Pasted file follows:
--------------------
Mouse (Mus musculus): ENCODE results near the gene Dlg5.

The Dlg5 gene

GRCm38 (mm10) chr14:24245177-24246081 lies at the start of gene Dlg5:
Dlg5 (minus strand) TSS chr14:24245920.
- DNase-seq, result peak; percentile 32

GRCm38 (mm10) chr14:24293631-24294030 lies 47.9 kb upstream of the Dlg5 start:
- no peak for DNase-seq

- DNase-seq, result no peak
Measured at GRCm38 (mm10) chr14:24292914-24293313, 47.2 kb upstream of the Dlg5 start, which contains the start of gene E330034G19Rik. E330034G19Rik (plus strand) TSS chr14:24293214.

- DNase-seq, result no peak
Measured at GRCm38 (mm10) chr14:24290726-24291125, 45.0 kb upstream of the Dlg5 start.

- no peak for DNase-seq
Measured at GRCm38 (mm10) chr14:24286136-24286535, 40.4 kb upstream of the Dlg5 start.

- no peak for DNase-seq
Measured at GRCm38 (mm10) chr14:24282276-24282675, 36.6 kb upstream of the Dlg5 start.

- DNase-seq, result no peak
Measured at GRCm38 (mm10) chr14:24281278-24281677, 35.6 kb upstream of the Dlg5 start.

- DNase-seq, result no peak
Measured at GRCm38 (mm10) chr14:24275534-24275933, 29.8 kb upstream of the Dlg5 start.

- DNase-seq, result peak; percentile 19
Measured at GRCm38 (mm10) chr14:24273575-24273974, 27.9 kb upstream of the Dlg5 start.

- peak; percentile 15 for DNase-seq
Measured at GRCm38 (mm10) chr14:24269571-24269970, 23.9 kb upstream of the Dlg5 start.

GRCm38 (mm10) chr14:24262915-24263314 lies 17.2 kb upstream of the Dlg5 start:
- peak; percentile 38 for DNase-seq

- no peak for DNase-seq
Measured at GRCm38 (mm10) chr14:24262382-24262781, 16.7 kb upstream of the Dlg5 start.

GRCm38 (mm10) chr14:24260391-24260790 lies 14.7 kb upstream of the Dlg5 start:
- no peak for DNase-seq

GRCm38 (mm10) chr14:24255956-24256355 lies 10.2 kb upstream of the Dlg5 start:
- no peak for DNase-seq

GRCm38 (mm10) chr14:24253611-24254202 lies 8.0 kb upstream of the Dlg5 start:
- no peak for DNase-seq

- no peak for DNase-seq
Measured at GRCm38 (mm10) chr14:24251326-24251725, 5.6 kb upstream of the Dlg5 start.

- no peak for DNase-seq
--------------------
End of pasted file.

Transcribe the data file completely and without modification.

Mouse (Mus musculus): ENCODE results near the gene Dlg5.

The Dlg5 gene

GRCm38 (mm10) chr14:24245177-24246081 lies at the start of gene Dlg5:
Dlg5 (minus strand) TSS chr14:24245920.
- DNase-seq, result peak; percentile 32

GRCm38 (mm10) chr14:24293631-24294030 lies 47.9 kb upstream of the Dlg5 start:
- no peak for DNase-seq

- DNase-seq, result no peak
Measured at GRCm38 (mm10) chr14:24292914-24293313, 47.2 kb upstream of the Dlg5 start, which contains the start of gene E330034G19Rik. E330034G19Rik (plus strand) TSS chr14:24293214.

- DNase-seq, result no peak
Measured at GRCm38 (mm10) chr14:24290726-24291125, 45.0 kb upstream of the Dlg5 start.

- no peak for DNase-seq
Measured at GRCm38 (mm10) chr14:24286136-24286535, 40.4 kb upstream of the Dlg5 start.

- no peak for DNase-seq
Measured at GRCm38 (mm10) chr14:24282276-24282675, 36.6 kb upstream of the Dlg5 start.

- DNase-seq, result no peak
Measured at GRCm38 (mm10) chr14:24281278-24281677, 35.6 kb upstream of the Dlg5 start.

- DNase-seq, result no peak
Measured at GRCm38 (mm10) chr14:24275534-24275933, 29.8 kb upstream of the Dlg5 start.

- DNase-seq, result peak; percentile 19
Measured at GRCm38 (mm10) chr14:24273575-24273974, 27.9 kb upstream of the Dlg5 start.

- peak; percentile 15 for DNase-seq
Measured at GRCm38 (mm10) chr14:24269571-24269970, 23.9 kb upstream of the Dlg5 start.

GRCm38 (mm10) chr14:24262915-24263314 lies 17.2 kb upstream of the Dlg5 start:
- peak; percentile 38 for DNase-seq

- no peak for DNase-seq
Measured at GRCm38 (mm10) chr14:24262382-24262781, 16.7 kb upstream of the Dlg5 start.

GRCm38 (mm10) chr14:24260391-24260790 lies 14.7 kb upstream of the Dlg5 start:
- no peak for DNase-seq

GRCm38 (mm10) chr14:24255956-24256355 lies 10.2 kb upstream of the Dlg5 start:
- no peak for DNase-seq

GRCm38 (mm10) chr14:24253611-24254202 lies 8.0 kb upstream of the Dlg5 start:
- no peak for DNase-seq

- no peak for DNase-seq
Measured at GRCm38 (mm10) chr14:24251326-24251725, 5.6 kb upstream of the Dlg5 start.

- no peak for DNase-seq